Looking for a new way to connect with other SPSP members? Share career advice, ponder big-picture questions, and meet members with similar backgrounds in these virtual meeting rooms hosted by fellow SPSP members.
In order to make participation more equitable and inclusive:
- Sessions may be recorded for inclusion in SPSP Learning Online
- Sign-up times will be spread out and with advance notice
Sign-ups for November 4 and November 11 sessions will open Monday, October 31 at 2 PM ET. Sign-ups for November 18 and November 25 will open on Thursday, November 4 at 12 PM ET.
Questions can be sent to SPSP Community & Resource Manager: Lauren Booker (firstname.lastname@example.org).
Host a session
Have an idea to host a Free-Form Friday session? Apply to host a future session (submit a meeting name, host, description, and preferred dates/times). Submit your session idea by November 18.
The current Student Committee is excited to have a discussion with students interested in being members of the committee for the upcoming year (2023-2024). Committee members will be sharing their experiences as members of the committee, together with information about what being a member of the committee entails. If you are interested in applying for a position on the student committee, attending this event can be very helpful and informative.
The goal of this session is to discuss how social psychologists can conduct theory-guided research to improve the lives of people experiencing depression and other forms of mental illness. Social psychologists are not the ones to provide therapy or medication, but there are other critical contributions that they can make within this domain. The hosts' work focuses on creating persuasive messages to increase help-seeking and reduce stigma, and there are numerous ways that researchers can use social psychological theory to address real-world issues related to mental health. The session will begin with a short overview of the hosts' work in the realm of depression; next, the hosts will explore the wide range of ways that social psychological theory and research can make a critical contribution to this applied domain. This session will be helpful for anyone interested in discussing ways that social psychology can aid in the battle to help those with depression and other mental illnesses.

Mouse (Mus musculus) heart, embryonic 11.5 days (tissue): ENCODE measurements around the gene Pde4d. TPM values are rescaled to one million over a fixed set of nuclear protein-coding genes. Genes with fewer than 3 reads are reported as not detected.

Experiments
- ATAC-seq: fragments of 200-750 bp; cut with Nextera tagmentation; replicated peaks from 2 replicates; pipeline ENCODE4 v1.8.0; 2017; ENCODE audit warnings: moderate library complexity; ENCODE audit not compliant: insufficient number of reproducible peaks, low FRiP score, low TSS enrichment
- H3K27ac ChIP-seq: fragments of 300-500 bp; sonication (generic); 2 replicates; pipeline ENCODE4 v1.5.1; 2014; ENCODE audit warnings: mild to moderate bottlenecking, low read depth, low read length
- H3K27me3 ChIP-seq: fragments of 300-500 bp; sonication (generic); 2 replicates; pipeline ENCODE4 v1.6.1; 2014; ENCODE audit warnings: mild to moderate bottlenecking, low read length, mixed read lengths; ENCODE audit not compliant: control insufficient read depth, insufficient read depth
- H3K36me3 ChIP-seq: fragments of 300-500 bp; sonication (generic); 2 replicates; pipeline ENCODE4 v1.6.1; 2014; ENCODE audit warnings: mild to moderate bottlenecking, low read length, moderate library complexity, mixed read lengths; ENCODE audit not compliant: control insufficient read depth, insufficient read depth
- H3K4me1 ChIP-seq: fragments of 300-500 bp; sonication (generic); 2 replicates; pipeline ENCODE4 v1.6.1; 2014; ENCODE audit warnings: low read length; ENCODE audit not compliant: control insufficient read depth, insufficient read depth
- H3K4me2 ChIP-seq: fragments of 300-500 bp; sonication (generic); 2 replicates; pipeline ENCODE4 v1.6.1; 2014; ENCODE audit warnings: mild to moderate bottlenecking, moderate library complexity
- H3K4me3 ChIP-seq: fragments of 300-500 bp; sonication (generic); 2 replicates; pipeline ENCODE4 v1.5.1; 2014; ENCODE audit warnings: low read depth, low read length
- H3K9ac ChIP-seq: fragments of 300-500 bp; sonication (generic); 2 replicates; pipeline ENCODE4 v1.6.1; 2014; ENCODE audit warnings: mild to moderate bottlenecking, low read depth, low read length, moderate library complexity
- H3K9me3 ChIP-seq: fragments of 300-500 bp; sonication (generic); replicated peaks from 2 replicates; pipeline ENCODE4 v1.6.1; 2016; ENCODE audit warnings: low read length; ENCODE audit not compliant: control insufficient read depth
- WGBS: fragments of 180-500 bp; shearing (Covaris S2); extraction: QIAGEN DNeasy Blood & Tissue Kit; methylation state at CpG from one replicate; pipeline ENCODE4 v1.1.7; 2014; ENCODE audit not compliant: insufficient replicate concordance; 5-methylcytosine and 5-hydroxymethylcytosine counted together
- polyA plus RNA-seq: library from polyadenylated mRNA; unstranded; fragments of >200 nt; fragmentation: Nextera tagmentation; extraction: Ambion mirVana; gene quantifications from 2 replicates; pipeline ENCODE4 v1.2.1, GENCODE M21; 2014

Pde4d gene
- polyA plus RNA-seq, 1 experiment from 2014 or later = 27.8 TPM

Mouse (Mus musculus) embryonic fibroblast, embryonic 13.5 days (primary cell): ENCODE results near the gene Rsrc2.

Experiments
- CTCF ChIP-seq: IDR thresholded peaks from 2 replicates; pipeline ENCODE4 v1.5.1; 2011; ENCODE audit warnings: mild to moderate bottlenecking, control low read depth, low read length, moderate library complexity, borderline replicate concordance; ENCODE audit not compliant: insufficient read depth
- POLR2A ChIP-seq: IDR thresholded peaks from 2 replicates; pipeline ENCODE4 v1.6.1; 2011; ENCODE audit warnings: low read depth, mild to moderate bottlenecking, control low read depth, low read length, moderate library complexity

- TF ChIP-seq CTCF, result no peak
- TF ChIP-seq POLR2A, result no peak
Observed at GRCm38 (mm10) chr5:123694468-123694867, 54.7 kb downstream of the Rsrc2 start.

In this session, Dr. Ashley Ruba will share her experiences pivoting from a career in academic psychology research to a career in UX Research. She will discuss why she "left" academia, what she does as a UX Researcher, and how psychology PhDs can network and apply for jobs outside of academia. This session will be helpful for psychology researchers (at all career stages) who are considering making a similar career transition.
Host: Ashley Ruba, email@example.com, Meta
In this session, hosts say the quiet part aloud—a lot of academics, even those in coveted tenured or tenure-track positions—have become unhappy in academia, and are choosing to leave. The hosts will share insights from our own experiences, as well as themes they have seen across six months of hosting "Recovering Academics"—a support group for those leaving the academy. The discussion will be geared towards those currently working in faculty positions (tenure track or not!) who are considering leaving academia or are just curious about life on the outside. The hosts will cover navigating the decision to leave, myths and stereotypes around leaving, our process, and adjusting to a changing identity.
While conducting studies that relate to multiple disciplines (e.g., combining Psychology with Health Science, Sports, Technology, etc.) holds great appeal for researchers wishing to diversify their areas of impact (and opportunities for publication), a number of myths about interdisciplinary research can hold researchers back from combining multiple fields in ways that generate new insights by virtue of a gestalt effect. After overviewing several myths about what interdisciplinary research is (and what it isn't), this session will provide some helpful guidelines for conducting interdisciplinary research that will help you stay original and find a welcome audience for your research findings in multiple fields.
Host: Julia Sebastien, firstname.lastname@example.org, Media Psychologist and Learning Designer at the Harvard Graduate School of Education
The human perspective on driving leaves much to be desired especially in economies struggling with poor driving habits. With several research investigations proffering solutions that are yet to bring about the desired safe driving behavior, the goal of this session is to discuss the possibility of exploring parents' driving behavior as a model for their children's future behavior on the road. Thus, the host plans to discuss personality characteristics that aid safe driving behavior, and argue that characters or traits such as traffic rule obedience and related variables can be imbibed and inculcated by children as they drive with their parent(s) to and from school.
Hosts: Bola Malomo, email@example.com, University of Lagos